There’s no real reason for these cycle paths approaching/ going away from the junction need to be so narrow:

On the other side of the junction — another example of bicycle traffic lights for the same direction in quick succession:

The practical issues with the Dublin-style junctions design is known since one was built and it’s not working as designed… see:

Dublin-style protected junction vs first Irish adaption of Dutch-style protected junction design

Then we have more unneeded narrow points at bus stops which (1) seem to cause more conflicts in London compared to less confined designs and (2) these designs the NTA are using will impact the most on people with adapted cycles, @age_cycling etc.

Next drawing….

With the left turns from general traffic lanes and the right hand turning bans, this Dublin-style junction might have a better chance of working:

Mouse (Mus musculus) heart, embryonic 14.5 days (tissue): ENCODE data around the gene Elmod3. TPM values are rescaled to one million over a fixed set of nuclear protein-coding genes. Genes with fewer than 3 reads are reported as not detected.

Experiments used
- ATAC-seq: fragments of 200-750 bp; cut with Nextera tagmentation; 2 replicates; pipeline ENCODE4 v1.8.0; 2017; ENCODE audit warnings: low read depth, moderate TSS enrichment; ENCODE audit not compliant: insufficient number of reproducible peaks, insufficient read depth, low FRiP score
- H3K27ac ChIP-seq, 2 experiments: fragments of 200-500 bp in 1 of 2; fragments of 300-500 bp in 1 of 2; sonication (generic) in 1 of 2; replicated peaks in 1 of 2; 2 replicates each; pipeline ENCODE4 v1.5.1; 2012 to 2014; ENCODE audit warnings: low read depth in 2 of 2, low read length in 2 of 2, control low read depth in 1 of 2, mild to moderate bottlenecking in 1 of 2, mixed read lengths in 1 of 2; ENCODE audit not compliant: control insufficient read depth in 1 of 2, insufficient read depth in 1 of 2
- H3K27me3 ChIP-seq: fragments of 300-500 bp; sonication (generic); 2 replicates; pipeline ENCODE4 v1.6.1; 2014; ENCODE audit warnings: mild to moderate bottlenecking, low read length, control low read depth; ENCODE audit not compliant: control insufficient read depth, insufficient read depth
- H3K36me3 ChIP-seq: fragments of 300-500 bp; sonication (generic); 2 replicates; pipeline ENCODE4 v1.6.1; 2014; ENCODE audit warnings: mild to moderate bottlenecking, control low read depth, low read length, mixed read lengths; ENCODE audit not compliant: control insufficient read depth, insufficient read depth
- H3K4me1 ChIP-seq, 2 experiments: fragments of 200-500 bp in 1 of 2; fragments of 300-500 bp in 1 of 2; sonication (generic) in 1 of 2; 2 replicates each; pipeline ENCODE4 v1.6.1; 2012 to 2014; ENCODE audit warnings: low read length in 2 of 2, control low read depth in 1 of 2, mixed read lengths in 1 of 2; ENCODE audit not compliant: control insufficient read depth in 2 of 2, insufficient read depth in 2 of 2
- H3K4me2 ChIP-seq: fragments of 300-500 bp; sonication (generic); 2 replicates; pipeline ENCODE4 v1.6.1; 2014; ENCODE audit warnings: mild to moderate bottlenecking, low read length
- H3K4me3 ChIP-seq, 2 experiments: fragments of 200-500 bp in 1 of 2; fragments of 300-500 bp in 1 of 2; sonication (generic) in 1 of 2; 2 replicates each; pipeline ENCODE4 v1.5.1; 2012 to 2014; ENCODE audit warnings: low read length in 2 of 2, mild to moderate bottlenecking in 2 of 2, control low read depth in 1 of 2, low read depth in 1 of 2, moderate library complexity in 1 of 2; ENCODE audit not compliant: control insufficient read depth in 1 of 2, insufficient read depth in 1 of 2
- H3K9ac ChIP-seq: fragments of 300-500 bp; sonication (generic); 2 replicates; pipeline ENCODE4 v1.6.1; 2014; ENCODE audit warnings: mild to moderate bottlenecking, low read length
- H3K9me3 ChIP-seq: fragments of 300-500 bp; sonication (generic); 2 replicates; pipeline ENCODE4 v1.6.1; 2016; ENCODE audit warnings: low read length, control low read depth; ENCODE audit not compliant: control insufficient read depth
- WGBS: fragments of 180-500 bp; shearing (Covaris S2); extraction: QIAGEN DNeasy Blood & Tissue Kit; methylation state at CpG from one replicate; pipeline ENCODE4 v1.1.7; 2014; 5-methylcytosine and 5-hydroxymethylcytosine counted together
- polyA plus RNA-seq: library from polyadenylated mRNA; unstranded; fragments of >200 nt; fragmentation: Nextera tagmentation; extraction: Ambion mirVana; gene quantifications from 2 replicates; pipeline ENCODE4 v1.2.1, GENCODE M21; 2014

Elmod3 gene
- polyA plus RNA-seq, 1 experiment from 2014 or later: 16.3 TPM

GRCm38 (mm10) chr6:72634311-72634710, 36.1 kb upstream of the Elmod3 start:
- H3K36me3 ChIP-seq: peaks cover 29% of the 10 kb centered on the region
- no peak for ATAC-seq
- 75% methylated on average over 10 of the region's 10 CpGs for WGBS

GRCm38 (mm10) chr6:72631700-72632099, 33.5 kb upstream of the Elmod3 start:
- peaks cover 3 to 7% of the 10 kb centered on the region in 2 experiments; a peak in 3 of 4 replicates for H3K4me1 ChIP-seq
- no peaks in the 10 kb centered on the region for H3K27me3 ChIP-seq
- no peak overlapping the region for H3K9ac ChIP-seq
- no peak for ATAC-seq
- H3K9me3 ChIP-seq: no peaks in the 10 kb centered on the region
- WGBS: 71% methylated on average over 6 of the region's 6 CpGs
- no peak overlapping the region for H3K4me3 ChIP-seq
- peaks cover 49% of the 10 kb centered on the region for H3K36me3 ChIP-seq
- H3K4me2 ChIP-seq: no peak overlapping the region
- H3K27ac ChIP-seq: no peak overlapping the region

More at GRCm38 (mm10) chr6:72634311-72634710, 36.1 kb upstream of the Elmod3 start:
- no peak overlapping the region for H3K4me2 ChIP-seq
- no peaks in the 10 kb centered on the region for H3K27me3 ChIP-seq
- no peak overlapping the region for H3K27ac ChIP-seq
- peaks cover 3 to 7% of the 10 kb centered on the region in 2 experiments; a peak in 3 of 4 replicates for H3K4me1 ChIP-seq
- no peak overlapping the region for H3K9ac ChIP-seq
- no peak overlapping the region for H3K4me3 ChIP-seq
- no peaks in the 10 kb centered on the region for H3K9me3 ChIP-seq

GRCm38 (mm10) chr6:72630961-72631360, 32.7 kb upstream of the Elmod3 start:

A few improvements could be made including straight if out the cycle path towards the crossing point:

At the next junction, George’s Avenue this layout is planned:

This is the access from the west now:

If implemented, this section would be a downgrade to the crossing.

Although the bollards would be an upgrade to cycling on the south/west side of George’s Ave (text reads: “PROPOSED TRAFFIC CONTROL MEASURES TO CONTROL EGRESS FROM GEORGE'S AVENUE TO AUTHORISED VEHICLES ONLY”)

An alternative cycle path layout could be realigned to something like this.

Some would claim this would be more cycling-dominated. But it would allow for the reduction of shared spaces and more predictably:

Outside the shopping centre, the cycle paths narrow around the bus stops in contrast to the wideness of the road:

Again, this isn’t just poor for cycling, it’s also poor for bus users.

There’s no reason here to have such a small space between where people get on/off buses to where bicycles go by — a space which should and can be wider. Strange choices are being made:

Over due getting back to this…

The next junction (circled in yellow below) has no pedestrian crossings across the Frascati Road (aka the Blackrock bypass)… maybe this can be excused given the raised off-junction pedestrian crossing (orange below) and the proximity of the next junction (blue below).